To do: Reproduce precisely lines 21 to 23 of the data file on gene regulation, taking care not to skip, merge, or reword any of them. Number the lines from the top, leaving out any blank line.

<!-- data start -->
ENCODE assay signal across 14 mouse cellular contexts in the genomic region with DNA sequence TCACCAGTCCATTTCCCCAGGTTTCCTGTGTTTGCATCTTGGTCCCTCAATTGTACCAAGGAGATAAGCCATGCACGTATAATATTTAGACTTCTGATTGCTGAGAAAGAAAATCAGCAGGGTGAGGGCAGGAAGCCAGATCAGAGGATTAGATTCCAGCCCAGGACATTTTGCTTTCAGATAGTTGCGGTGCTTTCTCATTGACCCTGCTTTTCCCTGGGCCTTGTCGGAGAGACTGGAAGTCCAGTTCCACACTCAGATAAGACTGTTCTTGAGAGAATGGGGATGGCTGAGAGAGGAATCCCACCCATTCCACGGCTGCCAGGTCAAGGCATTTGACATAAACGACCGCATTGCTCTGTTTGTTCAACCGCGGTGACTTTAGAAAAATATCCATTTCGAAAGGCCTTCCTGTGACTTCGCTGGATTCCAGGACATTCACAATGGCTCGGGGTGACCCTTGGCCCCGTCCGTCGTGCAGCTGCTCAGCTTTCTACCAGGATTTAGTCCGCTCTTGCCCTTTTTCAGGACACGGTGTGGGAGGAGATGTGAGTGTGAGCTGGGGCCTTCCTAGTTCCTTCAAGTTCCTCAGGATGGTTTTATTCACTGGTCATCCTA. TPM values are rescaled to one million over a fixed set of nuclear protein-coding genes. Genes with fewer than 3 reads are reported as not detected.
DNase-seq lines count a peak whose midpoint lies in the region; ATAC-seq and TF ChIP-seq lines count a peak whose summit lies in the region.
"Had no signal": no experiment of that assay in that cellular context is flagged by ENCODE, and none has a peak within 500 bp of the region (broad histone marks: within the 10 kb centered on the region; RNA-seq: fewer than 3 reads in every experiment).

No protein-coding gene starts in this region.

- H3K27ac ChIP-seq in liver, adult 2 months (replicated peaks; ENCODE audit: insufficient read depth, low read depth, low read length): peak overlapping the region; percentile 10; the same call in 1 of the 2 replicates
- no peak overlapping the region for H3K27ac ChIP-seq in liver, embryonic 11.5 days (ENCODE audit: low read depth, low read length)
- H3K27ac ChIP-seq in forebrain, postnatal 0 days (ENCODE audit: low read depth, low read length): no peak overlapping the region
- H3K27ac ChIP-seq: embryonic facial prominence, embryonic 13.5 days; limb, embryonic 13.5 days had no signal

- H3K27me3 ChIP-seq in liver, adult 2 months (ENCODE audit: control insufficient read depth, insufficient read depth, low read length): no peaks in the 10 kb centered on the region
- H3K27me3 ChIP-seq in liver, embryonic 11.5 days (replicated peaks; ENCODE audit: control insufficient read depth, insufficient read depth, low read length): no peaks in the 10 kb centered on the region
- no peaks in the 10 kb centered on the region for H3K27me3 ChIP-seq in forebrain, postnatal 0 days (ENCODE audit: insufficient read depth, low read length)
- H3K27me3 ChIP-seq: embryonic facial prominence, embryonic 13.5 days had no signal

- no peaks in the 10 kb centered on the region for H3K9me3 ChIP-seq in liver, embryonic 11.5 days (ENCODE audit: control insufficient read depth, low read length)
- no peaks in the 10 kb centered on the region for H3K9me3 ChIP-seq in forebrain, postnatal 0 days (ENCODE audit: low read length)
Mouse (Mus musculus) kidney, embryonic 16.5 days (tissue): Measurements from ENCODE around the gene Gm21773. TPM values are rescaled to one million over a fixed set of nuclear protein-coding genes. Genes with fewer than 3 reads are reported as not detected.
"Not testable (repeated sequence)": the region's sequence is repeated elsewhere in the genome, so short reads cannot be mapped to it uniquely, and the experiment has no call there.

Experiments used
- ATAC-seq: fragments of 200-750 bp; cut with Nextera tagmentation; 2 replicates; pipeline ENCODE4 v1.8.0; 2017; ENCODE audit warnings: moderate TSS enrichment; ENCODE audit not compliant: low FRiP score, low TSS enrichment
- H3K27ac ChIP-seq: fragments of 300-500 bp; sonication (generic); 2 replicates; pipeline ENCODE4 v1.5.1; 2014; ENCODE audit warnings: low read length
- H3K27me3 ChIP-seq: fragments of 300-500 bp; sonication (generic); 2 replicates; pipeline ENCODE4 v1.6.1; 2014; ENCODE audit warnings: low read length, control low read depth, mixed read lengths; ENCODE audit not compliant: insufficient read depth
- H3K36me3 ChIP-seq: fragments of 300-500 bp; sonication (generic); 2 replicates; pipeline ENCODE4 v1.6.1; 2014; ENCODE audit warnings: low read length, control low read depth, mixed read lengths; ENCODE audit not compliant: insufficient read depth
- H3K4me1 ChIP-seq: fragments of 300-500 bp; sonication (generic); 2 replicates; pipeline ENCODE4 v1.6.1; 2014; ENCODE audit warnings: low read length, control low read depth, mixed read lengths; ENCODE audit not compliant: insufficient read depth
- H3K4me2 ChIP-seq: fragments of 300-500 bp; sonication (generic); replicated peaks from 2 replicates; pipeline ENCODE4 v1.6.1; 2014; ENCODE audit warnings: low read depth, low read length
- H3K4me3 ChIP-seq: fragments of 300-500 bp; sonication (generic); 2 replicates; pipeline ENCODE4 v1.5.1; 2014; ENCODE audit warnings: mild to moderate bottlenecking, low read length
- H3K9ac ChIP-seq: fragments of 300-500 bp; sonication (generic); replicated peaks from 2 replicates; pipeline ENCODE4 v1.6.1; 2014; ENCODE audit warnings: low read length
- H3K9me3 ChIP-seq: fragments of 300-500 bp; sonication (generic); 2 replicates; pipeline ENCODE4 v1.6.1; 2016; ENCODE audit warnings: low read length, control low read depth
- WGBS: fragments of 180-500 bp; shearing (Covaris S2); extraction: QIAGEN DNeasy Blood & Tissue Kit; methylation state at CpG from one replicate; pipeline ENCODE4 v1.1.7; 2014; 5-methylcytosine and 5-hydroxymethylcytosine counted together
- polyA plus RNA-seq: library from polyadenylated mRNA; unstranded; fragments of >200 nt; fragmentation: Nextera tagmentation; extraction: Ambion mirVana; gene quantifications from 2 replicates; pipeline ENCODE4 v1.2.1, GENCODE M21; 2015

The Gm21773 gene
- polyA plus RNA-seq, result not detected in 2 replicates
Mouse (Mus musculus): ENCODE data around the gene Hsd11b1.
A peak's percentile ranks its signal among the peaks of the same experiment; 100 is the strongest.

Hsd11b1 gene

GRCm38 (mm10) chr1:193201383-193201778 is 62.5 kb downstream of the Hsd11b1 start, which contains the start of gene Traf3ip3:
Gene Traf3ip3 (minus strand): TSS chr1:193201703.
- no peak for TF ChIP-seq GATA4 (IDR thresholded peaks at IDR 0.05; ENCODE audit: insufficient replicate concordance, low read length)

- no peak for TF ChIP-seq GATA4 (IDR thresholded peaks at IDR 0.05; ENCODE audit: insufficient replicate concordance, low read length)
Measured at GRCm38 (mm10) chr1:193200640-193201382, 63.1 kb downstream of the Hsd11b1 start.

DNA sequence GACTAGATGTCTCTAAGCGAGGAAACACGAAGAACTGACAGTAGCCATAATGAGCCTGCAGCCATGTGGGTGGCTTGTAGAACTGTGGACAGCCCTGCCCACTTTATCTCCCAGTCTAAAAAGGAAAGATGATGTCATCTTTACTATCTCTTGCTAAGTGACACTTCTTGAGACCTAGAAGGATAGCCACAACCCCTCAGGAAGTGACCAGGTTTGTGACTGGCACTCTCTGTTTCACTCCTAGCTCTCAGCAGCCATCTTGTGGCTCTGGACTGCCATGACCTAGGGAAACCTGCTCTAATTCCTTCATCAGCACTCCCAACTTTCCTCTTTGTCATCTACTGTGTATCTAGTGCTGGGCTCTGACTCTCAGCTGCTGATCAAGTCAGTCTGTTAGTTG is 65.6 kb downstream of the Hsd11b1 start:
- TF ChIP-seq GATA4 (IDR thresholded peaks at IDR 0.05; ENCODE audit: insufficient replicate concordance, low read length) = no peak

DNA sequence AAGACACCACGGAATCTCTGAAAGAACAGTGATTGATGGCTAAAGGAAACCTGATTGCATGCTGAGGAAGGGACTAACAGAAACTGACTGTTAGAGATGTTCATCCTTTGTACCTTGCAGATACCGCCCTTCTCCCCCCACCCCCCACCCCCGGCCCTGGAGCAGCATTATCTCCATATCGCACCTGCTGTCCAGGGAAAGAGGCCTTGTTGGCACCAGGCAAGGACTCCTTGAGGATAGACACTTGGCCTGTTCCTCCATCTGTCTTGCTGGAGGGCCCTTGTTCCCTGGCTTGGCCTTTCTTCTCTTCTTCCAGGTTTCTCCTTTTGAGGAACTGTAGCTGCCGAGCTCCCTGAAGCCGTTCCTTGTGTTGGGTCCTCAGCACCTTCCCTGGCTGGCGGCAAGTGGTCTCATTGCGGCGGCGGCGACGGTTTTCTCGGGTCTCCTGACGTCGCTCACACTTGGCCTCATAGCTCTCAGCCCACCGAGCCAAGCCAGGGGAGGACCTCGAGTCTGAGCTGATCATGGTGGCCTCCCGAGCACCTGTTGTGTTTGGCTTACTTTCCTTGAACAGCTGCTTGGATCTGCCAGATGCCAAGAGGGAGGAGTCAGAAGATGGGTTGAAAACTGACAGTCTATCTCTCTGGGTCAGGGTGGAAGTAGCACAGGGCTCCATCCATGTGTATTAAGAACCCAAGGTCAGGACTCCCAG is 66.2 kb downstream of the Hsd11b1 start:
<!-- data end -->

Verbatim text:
- H3K36me3 ChIP-seq: fragments of 300-500 bp; sonication (generic); 2 replicates; pipeline ENCODE4 v1.6.1; 2014; ENCODE audit warnings: low read length, control low read depth, mixed read lengths; ENCODE audit not compliant: insufficient read depth
- H3K4me1 ChIP-seq: fragments of 300-500 bp; sonication (generic); 2 replicates; pipeline ENCODE4 v1.6.1; 2014; ENCODE audit warnings: low read length, control low read depth, mixed read lengths; ENCODE audit not compliant: insufficient read depth
- H3K4me2 ChIP-seq: fragments of 300-500 bp; sonication (generic); replicated peaks from 2 replicates; pipeline ENCODE4 v1.6.1; 2014; ENCODE audit warnings: low read depth, low read length